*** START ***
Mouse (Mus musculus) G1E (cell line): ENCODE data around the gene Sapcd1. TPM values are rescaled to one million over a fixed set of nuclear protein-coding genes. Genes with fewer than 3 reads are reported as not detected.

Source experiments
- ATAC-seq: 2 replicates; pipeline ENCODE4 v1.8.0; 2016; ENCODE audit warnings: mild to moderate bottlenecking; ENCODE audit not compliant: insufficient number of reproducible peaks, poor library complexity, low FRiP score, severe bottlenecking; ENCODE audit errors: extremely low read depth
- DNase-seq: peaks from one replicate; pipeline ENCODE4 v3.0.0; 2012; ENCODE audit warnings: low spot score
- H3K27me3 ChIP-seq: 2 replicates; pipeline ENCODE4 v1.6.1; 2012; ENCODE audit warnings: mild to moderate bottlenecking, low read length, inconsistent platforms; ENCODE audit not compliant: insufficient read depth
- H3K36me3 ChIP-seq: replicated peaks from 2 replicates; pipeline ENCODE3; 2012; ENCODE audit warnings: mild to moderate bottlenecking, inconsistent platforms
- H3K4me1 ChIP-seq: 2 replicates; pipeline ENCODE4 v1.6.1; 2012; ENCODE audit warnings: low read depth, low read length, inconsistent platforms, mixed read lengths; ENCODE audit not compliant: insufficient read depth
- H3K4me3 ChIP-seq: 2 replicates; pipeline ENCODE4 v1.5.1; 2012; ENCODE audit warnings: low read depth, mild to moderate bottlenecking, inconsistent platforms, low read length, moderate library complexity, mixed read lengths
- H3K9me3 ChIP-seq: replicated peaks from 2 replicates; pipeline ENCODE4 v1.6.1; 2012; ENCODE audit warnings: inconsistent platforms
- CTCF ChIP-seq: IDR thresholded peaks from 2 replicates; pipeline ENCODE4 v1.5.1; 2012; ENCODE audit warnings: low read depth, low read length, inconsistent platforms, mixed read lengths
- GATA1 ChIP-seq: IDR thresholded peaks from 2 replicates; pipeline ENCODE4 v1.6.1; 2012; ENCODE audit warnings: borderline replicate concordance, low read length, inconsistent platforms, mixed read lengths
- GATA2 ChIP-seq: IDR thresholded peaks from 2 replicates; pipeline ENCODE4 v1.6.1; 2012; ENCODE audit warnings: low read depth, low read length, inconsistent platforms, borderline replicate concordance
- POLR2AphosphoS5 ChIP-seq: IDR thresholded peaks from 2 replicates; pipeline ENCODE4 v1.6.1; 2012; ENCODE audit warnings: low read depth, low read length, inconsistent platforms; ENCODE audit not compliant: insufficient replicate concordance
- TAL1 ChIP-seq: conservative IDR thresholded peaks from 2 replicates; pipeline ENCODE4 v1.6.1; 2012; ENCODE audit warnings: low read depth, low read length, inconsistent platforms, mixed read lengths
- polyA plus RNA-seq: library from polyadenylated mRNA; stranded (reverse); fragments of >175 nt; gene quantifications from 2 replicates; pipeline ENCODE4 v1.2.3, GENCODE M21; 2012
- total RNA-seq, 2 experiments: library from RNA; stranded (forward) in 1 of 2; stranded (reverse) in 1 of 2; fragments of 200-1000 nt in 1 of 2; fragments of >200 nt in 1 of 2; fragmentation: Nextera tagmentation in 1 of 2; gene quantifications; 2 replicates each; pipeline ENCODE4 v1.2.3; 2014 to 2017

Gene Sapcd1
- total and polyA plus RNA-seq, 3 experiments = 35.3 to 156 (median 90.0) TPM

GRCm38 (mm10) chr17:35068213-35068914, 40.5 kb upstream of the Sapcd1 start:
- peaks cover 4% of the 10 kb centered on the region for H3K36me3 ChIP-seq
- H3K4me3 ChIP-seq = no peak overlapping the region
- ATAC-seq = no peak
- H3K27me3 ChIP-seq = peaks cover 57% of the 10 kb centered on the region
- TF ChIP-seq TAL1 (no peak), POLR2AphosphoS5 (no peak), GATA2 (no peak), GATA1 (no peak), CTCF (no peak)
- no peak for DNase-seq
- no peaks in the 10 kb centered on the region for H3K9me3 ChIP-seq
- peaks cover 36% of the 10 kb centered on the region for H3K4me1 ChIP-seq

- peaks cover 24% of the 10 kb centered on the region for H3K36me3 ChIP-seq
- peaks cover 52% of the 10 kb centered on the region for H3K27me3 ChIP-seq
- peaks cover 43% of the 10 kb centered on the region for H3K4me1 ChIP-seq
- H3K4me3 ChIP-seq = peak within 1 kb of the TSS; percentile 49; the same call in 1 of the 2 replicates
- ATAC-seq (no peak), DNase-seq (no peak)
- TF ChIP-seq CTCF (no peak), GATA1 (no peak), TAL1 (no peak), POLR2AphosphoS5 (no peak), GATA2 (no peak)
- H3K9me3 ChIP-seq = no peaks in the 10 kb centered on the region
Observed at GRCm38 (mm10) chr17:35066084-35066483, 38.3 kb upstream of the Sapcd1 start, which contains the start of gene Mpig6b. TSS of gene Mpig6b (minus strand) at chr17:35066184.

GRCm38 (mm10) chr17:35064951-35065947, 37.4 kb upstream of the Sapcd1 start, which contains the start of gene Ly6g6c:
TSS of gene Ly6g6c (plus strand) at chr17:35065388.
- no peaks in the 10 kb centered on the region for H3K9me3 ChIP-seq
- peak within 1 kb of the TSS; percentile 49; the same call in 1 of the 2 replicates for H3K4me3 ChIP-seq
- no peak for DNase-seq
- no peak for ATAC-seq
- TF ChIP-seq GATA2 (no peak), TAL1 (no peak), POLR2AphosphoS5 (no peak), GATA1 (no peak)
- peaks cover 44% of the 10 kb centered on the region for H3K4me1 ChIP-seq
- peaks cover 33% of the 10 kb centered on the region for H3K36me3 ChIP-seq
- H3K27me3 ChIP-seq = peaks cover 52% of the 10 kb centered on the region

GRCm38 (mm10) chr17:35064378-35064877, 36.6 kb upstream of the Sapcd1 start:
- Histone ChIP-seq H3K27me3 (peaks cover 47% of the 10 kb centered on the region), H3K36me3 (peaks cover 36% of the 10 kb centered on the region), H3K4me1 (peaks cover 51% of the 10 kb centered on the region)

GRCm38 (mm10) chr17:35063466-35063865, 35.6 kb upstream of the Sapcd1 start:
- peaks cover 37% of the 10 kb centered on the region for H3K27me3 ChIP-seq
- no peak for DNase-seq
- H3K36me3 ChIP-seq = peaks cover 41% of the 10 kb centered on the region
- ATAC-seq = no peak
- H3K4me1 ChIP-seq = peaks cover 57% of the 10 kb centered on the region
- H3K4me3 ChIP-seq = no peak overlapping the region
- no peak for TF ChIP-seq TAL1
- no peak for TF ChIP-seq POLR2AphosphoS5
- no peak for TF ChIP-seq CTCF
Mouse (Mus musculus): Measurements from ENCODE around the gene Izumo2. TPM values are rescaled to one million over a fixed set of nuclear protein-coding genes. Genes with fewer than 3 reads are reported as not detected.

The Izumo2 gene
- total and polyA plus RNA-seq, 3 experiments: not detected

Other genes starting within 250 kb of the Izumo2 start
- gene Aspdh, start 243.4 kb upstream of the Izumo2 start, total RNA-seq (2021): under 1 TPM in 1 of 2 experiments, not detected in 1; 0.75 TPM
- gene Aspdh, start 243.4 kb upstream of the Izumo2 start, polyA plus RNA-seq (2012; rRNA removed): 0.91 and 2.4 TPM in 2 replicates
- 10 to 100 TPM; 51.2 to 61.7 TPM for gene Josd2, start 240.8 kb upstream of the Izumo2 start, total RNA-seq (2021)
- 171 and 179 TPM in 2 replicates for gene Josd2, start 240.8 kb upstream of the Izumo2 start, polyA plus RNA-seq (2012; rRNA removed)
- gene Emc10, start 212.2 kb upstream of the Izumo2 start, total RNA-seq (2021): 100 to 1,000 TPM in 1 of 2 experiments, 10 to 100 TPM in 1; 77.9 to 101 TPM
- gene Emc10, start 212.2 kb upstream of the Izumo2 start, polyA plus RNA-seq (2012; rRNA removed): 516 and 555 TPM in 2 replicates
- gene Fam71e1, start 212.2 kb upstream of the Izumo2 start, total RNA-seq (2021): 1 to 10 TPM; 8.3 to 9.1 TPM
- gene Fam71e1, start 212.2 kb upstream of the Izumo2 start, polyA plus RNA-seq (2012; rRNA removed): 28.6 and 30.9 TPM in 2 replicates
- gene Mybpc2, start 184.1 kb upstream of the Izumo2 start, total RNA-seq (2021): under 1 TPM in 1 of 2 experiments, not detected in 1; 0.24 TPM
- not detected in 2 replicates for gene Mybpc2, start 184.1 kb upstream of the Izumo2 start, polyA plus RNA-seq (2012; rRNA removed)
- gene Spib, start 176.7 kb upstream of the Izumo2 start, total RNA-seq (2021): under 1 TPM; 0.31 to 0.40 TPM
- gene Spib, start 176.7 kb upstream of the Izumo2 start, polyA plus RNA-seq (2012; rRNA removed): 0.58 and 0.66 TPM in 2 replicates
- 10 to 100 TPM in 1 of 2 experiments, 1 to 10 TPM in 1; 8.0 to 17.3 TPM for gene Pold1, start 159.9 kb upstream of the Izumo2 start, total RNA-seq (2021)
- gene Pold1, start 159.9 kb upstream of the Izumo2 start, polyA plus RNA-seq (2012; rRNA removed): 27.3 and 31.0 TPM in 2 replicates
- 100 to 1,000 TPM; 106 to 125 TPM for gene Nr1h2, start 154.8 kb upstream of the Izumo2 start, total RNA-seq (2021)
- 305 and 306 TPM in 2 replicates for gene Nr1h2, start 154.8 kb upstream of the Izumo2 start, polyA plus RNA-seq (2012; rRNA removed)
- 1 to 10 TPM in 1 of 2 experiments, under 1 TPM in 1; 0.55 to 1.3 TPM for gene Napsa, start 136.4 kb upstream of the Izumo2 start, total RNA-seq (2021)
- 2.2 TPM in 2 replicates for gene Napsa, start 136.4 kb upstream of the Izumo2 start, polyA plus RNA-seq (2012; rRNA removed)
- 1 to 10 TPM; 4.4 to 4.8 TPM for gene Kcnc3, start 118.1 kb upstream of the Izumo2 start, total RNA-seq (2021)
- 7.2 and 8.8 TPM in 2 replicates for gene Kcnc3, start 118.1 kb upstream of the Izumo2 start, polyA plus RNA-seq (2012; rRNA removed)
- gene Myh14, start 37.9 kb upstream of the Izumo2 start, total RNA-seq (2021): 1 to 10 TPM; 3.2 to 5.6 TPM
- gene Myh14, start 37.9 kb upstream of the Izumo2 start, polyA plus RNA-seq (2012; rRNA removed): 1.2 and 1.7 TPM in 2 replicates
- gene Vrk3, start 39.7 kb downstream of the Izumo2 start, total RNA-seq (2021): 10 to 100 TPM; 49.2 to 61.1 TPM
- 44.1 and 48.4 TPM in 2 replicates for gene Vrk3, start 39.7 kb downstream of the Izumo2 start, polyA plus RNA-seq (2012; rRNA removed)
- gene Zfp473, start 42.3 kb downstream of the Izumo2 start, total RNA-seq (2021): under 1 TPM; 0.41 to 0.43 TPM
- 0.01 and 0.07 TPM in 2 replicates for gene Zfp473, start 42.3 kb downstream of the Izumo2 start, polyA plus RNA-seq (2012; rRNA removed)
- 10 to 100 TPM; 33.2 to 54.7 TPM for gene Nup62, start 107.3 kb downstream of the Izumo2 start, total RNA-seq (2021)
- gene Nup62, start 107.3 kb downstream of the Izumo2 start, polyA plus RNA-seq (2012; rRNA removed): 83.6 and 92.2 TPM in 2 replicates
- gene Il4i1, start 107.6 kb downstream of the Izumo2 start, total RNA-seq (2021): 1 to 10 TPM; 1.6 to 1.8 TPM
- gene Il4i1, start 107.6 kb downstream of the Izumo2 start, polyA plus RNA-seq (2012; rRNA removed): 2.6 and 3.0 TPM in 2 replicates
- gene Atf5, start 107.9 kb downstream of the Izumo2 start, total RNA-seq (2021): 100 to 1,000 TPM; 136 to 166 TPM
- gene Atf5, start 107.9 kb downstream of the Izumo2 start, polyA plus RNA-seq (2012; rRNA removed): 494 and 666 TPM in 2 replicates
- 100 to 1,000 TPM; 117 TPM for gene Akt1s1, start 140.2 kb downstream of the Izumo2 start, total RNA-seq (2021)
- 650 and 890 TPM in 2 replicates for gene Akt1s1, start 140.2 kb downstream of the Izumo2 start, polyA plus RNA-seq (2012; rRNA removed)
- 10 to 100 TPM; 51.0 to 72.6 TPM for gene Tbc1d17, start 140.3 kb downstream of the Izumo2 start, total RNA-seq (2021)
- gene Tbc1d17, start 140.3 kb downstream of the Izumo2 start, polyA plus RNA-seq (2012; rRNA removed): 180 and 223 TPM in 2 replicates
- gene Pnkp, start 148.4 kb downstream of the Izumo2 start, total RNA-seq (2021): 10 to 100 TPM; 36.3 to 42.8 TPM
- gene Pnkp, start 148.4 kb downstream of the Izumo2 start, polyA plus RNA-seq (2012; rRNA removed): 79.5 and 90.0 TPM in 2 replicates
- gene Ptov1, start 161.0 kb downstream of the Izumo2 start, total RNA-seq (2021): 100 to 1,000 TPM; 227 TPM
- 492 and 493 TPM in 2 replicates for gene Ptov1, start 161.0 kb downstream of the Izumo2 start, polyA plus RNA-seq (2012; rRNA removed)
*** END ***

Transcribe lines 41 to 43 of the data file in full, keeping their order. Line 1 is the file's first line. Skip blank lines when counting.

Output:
- no peak for ATAC-seq
- TF ChIP-seq GATA2 (no peak), TAL1 (no peak), POLR2AphosphoS5 (no peak), GATA1 (no peak)
- peaks cover 44% of the 10 kb centered on the region for H3K4me1 ChIP-seq